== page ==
FAIRBANKS — The “Ask a Builder” series is dedicated to answering some of the many questions Fairbanks residents have about building, energy and the many other parts of home life.

Q: I’m building a house. Do I need an architect? 

A: So you’re planning to build a house. Congratulations! There are so many decisions to make from the time you find land and the day you finally move in to your new home. One is whether to hire an architect.

Whether or not you need an architect depends on your vision for the house, your builder and your personal experience with design and construction.

Architect provide overall vision and building plans for a unique home project. They have the education and training to help maximize your budget and ease the design and construction process. They understand all aspects of building as well as the local zoning laws and building codes. They can draw from a variety of building techniques and styles to create a house that suits your needs (many general contractors and custom homebuilders also have plan sets you can choose from or modify). 

Some architects have a particular niche, such as energy efficiency, landscaping or historic preservation. Hiring an architect when building a home gives you access to these skills and experience.

Here are a few questions to consider that may help you decide.

• What do you need from the architect? Keep in mind you sometimes can hire an architect (or a design firm) to participate at different levels of your building project — everything including producing a schematic design, drawing construction documents and selecting contractors to doing construction administration for the entire building process. 

If you’re considering an architectural firm, ask about its practices — will you always work with the same team or will different people contribute to the project?

• How certain are your plans and ideas? If you know what you want, and know your plans can be built to local code, you may only need a draftsperson to put together construction documents. 

However, if you’re looking for some direction with your design or need help with local building codes, then consider hiring an architect. Your architect will work with you to adapt your ideas into a few possible design options and then finalize plans for you.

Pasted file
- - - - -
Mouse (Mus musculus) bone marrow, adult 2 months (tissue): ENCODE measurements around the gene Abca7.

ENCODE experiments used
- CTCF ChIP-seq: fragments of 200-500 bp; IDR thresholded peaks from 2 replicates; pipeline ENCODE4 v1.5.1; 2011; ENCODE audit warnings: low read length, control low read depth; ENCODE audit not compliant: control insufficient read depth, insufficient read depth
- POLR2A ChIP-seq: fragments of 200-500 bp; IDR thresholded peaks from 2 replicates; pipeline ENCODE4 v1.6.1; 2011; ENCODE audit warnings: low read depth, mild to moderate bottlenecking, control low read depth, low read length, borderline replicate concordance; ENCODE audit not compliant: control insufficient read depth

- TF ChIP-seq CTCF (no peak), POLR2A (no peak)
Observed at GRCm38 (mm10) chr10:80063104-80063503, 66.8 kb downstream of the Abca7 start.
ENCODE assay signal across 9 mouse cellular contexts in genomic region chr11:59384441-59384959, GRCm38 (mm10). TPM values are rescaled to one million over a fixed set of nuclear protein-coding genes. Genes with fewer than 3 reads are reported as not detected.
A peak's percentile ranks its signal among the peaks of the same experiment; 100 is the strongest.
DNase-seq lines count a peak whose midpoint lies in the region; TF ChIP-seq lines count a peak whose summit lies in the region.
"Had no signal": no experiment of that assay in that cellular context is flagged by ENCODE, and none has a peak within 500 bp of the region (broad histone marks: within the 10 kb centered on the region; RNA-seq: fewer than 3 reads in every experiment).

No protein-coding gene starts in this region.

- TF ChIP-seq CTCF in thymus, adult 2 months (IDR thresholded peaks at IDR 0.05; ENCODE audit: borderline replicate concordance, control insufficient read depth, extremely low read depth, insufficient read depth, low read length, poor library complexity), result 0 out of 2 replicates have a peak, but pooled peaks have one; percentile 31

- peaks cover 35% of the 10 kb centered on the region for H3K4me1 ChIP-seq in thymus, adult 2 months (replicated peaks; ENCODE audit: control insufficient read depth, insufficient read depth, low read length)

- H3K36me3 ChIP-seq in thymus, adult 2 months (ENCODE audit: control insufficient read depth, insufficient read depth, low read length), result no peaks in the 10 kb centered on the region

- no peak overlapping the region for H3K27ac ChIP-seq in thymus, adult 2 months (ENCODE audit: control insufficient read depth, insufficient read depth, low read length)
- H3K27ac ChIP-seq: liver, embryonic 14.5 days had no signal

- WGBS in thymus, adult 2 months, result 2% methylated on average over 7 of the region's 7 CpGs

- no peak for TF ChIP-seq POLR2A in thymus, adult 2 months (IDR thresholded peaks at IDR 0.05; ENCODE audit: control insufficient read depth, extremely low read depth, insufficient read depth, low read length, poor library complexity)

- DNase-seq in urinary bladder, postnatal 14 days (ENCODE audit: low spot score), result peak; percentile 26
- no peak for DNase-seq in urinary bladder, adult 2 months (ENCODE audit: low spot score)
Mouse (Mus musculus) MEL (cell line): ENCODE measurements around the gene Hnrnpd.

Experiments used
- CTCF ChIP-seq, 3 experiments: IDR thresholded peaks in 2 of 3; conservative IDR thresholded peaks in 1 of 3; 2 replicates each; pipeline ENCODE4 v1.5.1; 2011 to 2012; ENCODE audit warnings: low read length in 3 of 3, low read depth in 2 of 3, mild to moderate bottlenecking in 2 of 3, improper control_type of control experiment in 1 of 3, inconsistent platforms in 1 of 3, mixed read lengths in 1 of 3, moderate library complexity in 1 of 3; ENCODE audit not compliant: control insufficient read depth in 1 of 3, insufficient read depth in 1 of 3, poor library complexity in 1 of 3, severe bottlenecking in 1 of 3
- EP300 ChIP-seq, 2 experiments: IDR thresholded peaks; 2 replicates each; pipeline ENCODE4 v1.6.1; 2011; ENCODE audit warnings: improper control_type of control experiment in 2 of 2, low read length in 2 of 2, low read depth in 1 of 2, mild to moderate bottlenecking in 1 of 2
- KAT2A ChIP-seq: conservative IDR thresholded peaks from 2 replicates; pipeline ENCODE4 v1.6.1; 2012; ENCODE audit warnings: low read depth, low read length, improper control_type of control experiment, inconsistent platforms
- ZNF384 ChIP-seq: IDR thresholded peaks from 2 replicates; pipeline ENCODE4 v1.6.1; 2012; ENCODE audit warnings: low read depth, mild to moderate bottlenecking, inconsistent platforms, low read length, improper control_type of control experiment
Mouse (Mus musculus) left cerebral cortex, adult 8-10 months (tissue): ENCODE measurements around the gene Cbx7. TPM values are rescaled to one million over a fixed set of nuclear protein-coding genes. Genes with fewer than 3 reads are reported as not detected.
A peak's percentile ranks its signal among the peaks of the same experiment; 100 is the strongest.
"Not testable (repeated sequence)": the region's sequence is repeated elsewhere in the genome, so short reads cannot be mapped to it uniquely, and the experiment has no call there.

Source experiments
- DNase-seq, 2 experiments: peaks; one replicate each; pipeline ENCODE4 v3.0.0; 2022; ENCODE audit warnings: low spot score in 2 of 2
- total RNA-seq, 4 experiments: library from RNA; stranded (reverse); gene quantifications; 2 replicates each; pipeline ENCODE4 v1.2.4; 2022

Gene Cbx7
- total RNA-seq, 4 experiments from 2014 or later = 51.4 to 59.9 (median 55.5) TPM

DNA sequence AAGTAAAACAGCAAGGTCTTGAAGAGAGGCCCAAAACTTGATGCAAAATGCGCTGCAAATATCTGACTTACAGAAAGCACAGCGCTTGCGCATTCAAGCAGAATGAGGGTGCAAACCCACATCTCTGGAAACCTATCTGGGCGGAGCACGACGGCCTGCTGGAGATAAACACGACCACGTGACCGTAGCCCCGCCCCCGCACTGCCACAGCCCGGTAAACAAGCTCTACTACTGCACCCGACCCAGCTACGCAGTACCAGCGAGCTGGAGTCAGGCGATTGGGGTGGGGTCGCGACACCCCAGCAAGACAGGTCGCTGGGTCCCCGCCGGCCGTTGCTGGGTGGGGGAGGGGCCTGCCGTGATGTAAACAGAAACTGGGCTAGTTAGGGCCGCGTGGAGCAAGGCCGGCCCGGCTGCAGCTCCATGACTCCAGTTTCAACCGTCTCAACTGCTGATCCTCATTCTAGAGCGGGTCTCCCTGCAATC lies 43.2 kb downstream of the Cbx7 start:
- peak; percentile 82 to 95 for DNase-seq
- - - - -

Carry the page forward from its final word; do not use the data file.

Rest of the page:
In any case, be sure to discuss the level of independence the architect will have ahead of time, what type of communication and input you will have and how often you will meet.

• What is your budget? It’s good to establish your budget for the project at the beginning. An architect doesn’t necessarily have to be an extra expense — while you pay a fee for their services, they sometimes can pay for themselves by proposing ways to reduce costs, such as developing creative design solutions, streamlining your building process, creating a timeline for design and construction that fits Alaska’s short building season and designing a home that meets both your current and future needs. Also, sharing your budget with an architect allows them to use their knowledge of the local building community and cost environment to design a home that fits your budget.

• Can you see photos of their work or call references? While some architects are famous for a particular type of design, the majority of architects are skilled at taking a client’s vision and turning it into reality. 

Were past clients happy with how the architect interpreted their ideas? Do the designs fit into the local landscape? Are the buildings different or do they all look similar; if they look similar, is it a look you want for your home?

Lastly, look at homes that were built with, and without, an architect to see what fits you best.

Ask a Builder articles promote home awareness for the Cold Climate Housing Research Center (CCHRC). If you have a question, contact us at info@cchrc.org or 457-3454.